New Developments in Atrial Fibrillation Detection Medtech Devices

Sunday 4th August

In the UK alone there are over 1.2 million stroke survivors with two thirds of survivors leaving hospital with a disability. This leads to an estimated cost of £26 billion a year. It is estimated that 7,000 strokes could be prevented and over 2,000 lives saved every year in England if people with Atrial Fibrillation (AF or AFib) were adequately detected and treated.*


Earlier this year, the NHS 10 Year Plan set out a clear target of preventing thousands of strokes by identifying and supporting people with AF. As AF has low public awareness and often asymptomatic, there is a real challenge in identifying people with AF and ensuring they have effective treatment as early as possible.


In response, medtech companies with emerging technology are introducing solutions to assist primary and secondary care providers to improve their arrhythmia detection rates. With a growing number of new and diverse products on the market, there are many features that are becoming more requested when it comes to selecting a new device:


1. Compact and mighty devices:

Many arrhythmia detection devices used within hospitals today, have limited functionality i.e. they only monitor a patient’s heart rhythm for 24 to 48 hours, with some incorporate a single ECG channel or record a pre-set number of events. These devices are less precise in identifying patients’ irregular or intermittent arrhythmias, in particular, paroxysmal AF, bradycardia and tachycardia.


The new generation of ambulatory ECG monitors are far more sophisticated in collating and communicating heart rhythm data, incorporating Wi-Fi, 3-channel ECG, accelerometers, respiration rates and can store full heart data for up to 14 days. This advanced level of patient data can help clinicians make better informed decisions and diagnoses about their patients.

Touch zensor and ipad for Atrial Fibrillation detection

2. Data Clarity is paramount:
No matter how technologically advanced a medtech device is, if the source data collated is not of the highest accuracy, the data output given to the clinician will be less reliable. All ECG devices depend on electrodes fixed to a patient to collect data. New advances in disposable electrode technology now incorporate sophisticated materials that are more sensitive, flexible and water-resistant. Not only do they provide optimised ECG readings but they are more comfortable for the patient to wear, five days or more at a time. The clinician can then support their diagnosis based on reliable and detailed data.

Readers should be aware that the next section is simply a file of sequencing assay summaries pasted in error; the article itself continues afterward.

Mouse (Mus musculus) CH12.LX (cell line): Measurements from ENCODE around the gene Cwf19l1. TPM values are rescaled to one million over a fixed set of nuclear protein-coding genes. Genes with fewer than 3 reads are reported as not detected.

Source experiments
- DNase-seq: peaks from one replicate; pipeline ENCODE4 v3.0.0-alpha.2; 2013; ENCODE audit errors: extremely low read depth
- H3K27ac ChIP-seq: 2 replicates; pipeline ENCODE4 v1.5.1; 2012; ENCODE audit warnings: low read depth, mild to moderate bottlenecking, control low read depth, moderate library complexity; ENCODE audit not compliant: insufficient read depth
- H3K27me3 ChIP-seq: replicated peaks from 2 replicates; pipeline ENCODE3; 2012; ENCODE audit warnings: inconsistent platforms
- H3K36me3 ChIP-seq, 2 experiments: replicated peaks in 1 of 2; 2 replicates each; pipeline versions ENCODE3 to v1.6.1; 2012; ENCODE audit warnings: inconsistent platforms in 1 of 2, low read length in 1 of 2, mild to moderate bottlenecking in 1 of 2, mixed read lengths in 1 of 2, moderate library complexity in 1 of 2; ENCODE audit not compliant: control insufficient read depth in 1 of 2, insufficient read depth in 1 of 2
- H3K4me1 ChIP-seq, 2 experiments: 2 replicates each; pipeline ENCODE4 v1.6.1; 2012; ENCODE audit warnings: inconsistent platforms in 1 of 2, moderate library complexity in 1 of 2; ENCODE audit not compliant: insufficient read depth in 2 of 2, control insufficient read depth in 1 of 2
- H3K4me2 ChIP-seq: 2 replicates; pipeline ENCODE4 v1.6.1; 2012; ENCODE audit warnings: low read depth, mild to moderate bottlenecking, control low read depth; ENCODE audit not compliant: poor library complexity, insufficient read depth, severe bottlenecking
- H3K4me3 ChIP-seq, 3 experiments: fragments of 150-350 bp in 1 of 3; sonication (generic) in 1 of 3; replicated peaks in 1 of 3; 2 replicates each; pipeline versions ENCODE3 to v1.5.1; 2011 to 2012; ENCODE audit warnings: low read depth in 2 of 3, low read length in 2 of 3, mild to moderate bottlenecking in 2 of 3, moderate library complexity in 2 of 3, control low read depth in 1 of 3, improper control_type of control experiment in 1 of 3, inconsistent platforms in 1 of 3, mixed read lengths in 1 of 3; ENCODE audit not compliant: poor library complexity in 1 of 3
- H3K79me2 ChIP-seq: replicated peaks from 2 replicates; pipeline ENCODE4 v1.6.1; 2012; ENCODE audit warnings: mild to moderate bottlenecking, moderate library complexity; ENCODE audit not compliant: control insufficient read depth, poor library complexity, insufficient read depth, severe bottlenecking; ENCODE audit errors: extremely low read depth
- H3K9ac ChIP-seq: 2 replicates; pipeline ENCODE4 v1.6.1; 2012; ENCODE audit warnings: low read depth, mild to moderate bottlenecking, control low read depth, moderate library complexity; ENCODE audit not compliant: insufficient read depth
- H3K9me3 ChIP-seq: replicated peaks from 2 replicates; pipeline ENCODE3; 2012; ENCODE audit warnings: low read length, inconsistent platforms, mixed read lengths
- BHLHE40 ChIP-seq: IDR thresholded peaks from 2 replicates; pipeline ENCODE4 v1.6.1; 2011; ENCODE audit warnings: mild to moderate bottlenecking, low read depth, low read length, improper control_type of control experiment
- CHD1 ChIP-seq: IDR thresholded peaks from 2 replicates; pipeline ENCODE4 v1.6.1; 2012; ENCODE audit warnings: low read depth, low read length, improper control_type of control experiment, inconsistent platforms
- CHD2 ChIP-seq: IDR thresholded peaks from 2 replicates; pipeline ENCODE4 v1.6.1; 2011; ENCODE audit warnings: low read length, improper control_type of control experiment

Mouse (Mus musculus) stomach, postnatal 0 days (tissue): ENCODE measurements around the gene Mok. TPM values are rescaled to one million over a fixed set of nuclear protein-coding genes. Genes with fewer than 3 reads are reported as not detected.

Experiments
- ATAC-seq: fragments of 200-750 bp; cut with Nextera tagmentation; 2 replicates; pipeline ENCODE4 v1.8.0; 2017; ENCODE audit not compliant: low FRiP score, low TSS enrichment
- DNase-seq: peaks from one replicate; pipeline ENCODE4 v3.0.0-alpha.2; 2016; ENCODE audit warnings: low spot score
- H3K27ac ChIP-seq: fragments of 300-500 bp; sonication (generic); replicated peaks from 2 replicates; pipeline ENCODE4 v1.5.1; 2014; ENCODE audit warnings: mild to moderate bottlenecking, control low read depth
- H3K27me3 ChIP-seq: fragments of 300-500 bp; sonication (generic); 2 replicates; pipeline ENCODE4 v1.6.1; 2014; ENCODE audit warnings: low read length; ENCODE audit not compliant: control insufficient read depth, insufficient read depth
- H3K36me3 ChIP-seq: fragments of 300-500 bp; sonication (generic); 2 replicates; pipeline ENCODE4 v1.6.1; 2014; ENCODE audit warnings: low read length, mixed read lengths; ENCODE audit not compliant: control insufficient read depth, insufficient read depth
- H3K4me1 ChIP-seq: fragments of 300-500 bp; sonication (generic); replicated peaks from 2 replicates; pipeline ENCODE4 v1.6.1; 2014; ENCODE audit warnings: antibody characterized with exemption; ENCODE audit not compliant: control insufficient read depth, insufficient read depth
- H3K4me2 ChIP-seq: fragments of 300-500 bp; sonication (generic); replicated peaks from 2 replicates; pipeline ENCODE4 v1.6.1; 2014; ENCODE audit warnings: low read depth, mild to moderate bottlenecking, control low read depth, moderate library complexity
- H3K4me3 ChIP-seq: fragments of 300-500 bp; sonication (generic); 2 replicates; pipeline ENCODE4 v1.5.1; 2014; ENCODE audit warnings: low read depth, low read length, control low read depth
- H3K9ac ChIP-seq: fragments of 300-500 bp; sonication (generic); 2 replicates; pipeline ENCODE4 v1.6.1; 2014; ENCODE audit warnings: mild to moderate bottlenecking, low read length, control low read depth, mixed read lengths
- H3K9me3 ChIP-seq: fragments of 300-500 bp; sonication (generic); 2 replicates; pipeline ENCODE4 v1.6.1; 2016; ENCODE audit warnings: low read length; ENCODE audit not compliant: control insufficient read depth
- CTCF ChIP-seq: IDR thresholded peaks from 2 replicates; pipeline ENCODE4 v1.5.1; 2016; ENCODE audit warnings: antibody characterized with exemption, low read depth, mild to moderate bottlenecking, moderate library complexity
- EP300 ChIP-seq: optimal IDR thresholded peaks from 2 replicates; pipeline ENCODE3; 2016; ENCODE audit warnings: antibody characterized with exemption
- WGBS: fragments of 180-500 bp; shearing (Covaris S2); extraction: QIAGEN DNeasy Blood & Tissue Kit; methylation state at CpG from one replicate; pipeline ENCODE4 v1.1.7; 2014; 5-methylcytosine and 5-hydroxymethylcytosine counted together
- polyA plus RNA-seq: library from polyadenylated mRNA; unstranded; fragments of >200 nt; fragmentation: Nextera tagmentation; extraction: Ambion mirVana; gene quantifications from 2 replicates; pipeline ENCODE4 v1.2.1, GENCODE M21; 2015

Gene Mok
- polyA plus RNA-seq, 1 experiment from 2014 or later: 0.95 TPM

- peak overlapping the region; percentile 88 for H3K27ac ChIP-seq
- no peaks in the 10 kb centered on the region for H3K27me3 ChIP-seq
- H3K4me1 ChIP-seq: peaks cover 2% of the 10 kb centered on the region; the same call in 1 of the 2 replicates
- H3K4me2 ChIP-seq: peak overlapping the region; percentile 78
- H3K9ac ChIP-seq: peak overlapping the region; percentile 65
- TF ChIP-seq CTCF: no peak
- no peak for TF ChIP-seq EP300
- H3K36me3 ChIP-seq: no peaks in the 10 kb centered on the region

Cross section of ECG electrode for Atrial Fibrillation dection

3. Low cost data analysis:
Analysing patient ECG data quickly and effectively depends on the software platform the hospital or clinic has integrated into the workflow. Many hospitals are tied into paying substantial annual software licenses in order to continue downloading and reporting ECG data from certain device providers. There is also a tendency in out-sourcing data analysis to third parties which can delay patient diagnosis and opens patient data security issues. With the NHS looking at ways to reduce operational costs without compromising quality, the next generation medtech devices now incorporate license-free software, allowing clinicians to analyse full disclosure data, create reports and share with the clinical team without additional operational costs.


Ultimately, the new mobile heart arrhythmia devices provide additional layers of continuous patient information up to 14 days, are more accurate and more cost-effective. This combination has the potential to offer clinicians a smart solution to detecting and treating AF patients quickly and cost-effectively, helping reduce the number of strokes in the UK every year.


Kim Ramessa
Product Marketing Manager – Connected Health
Renew Health Ltd


The easy to use, Zensor™ device is the only 3-lead, 14-day continuous ECG and remote event device on the market. To find out more information on the Zensor™ Device please feel free to contact us.

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